Today, the UK government has controversially published revised guidelines on safe drinking levels which see the recommended limits for men fall to 14 units a week, down from 21. The recommendations for women stay at 14. [You can access the report here.]
As wine lovers, we should be angry about this. Not because it’s telling us something we don’t want to hear, but because it is based on a highly questionable interpretation of the data. It seems as if the scientists and civil servants at the Department of Health are on a crusade to stop us drinking. They have an anti-alcohol agenda and this has led to a particular interpretation of the scientific literature on drinking and health which is, to put it bluntly, unprofessional and veering towards incompetent. In essence, we are looking at neo-prohibitionism manifesting itself in the guise of public health.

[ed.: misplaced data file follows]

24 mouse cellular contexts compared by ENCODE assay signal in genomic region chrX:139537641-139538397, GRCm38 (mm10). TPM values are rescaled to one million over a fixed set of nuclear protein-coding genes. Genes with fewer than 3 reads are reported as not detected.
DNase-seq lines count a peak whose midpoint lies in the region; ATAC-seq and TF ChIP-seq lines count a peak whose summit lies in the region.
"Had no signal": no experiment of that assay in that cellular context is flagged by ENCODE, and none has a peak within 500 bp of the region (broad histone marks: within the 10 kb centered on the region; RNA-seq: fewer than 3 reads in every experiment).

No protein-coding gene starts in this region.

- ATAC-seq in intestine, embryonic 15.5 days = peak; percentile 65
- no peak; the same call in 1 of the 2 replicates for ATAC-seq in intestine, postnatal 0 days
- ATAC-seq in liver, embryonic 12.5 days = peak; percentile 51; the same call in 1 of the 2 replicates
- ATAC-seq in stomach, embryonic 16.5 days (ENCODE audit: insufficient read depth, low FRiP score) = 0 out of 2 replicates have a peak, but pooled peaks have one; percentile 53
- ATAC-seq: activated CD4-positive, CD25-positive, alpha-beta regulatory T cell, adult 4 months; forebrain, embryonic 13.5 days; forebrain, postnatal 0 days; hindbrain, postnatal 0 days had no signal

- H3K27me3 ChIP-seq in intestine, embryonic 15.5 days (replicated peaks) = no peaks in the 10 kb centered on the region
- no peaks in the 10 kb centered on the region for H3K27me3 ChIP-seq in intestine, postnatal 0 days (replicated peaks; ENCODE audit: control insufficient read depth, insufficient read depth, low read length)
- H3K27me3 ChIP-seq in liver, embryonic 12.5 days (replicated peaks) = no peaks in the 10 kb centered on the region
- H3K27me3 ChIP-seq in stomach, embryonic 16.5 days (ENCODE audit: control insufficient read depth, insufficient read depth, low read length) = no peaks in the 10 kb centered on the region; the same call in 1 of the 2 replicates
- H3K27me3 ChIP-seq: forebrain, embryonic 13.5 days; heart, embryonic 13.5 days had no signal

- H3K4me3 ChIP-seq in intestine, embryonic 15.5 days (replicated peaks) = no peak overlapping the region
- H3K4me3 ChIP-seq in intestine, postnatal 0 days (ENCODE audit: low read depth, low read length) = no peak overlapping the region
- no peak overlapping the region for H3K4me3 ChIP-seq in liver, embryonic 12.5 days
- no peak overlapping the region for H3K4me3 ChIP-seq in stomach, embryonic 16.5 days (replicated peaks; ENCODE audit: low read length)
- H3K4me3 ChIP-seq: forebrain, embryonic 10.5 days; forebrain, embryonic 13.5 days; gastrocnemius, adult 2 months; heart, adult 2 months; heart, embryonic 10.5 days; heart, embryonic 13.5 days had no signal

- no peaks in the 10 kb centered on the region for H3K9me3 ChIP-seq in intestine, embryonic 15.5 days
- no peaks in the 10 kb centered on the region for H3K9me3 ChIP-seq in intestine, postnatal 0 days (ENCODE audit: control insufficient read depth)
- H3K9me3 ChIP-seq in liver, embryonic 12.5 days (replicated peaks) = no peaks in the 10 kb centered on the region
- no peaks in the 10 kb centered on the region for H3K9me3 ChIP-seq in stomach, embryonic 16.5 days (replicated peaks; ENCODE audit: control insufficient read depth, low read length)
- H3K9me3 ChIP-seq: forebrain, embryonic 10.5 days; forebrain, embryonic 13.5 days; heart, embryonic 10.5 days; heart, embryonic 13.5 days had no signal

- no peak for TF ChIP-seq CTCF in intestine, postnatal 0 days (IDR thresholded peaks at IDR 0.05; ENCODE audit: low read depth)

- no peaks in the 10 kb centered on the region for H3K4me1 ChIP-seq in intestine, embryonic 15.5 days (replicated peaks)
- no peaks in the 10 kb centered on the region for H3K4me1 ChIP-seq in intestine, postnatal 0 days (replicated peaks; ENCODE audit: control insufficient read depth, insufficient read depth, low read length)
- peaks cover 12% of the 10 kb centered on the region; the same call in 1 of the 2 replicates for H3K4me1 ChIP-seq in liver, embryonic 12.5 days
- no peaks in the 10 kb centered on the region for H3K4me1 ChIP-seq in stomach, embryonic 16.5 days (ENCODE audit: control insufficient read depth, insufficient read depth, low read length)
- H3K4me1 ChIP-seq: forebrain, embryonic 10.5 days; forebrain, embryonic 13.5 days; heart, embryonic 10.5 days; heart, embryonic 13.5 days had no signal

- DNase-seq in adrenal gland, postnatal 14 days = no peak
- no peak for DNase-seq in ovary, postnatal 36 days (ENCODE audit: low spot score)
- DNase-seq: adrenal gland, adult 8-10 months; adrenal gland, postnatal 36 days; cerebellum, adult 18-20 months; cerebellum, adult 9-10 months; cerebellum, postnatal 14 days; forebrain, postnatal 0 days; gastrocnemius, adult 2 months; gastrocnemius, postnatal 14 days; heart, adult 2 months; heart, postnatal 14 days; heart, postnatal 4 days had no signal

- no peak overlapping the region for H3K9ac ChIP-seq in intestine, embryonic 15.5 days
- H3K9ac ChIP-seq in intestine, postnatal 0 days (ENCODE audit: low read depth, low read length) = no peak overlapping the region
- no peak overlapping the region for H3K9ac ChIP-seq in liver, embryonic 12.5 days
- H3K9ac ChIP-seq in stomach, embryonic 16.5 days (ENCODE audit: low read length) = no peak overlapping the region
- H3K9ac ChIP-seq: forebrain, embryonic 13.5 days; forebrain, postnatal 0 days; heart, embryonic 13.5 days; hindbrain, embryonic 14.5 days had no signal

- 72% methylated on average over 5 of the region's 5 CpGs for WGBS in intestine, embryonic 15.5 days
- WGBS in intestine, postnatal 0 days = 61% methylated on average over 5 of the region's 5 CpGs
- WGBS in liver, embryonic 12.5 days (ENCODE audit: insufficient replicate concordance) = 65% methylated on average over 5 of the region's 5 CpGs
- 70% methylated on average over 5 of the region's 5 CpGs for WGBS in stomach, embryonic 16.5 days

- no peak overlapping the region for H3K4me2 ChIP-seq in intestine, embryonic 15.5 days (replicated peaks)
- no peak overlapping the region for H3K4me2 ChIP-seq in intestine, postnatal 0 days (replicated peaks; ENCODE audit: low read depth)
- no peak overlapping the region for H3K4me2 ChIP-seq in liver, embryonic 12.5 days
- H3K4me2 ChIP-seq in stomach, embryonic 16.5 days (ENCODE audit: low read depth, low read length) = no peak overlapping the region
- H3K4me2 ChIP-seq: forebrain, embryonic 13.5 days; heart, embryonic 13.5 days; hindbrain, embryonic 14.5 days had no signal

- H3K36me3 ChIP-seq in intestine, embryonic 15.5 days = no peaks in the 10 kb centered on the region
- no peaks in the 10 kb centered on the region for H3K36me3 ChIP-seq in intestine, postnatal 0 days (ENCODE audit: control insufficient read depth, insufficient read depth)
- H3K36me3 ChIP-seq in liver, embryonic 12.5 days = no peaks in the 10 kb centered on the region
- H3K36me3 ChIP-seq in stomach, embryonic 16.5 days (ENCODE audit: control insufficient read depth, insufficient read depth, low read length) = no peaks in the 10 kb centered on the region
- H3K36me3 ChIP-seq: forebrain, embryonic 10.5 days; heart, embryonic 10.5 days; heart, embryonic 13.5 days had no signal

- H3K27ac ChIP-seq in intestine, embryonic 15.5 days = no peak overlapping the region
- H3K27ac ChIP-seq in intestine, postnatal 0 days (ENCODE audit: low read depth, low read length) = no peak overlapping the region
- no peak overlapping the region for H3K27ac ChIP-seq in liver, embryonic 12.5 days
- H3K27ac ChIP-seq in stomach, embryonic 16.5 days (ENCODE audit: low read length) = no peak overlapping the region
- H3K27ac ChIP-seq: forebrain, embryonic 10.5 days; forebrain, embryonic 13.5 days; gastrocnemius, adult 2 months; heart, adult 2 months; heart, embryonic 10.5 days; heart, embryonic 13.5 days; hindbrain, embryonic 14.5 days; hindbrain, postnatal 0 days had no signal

Drinking, when not to excess, is pleasurable and life-enhancing. Sharing a bottle of wine with a meal is a great pleasure. Drinking a negroni with a friend is a joy. Having a beer with a mate is life-enhancing. Alcohol, used correctly, is one of nature’s great gifts to humanity. Wine is deeply embedded within European culture, and it’s a rich, engaging part of life.
Alcohol abuse is terrible. Sharing a bottle of wine with a meal every night is not alcohol abuse. But this message from the government is evil in its intent: it wants to strip us of this joy, and make us feel guilty about doing something that is part of the pleasure of life. For no good reason. It smacks of control. Why would you want to take away fun from people, and then lie to them about why you are doing it? Can the government scientists really stand behind their conclusions as professionals? What is their real motivation?